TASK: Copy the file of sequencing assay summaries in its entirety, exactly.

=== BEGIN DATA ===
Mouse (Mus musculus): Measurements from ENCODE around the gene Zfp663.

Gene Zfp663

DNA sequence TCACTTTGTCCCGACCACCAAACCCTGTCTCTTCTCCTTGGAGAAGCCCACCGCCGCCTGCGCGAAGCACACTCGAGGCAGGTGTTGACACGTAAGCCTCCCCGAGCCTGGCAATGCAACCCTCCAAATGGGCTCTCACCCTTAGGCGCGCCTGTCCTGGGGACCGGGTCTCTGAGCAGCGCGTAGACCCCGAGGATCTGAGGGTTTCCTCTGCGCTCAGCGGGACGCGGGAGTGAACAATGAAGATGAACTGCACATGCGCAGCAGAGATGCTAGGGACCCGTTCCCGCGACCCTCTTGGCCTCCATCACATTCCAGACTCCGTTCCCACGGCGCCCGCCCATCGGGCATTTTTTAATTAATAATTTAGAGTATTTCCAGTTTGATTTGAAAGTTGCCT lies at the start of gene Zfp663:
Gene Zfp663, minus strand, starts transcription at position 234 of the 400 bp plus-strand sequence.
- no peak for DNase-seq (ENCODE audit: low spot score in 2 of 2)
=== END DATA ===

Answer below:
Mouse (Mus musculus): Measurements from ENCODE around the gene Zfp663.

Gene Zfp663

DNA sequence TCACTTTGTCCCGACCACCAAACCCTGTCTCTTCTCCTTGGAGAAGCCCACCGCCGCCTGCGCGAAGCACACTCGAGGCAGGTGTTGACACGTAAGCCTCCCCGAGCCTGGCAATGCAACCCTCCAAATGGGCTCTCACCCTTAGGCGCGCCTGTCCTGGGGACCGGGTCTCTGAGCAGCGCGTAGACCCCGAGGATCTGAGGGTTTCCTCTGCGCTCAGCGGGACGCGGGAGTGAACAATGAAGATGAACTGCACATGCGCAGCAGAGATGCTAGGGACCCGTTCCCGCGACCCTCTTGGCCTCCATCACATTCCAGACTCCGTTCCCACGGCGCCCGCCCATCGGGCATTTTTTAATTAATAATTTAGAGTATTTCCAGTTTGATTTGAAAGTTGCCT lies at the start of gene Zfp663:
Gene Zfp663, minus strand, starts transcription at position 234 of the 400 bp plus-strand sequence.
- no peak for DNase-seq (ENCODE audit: low spot score in 2 of 2)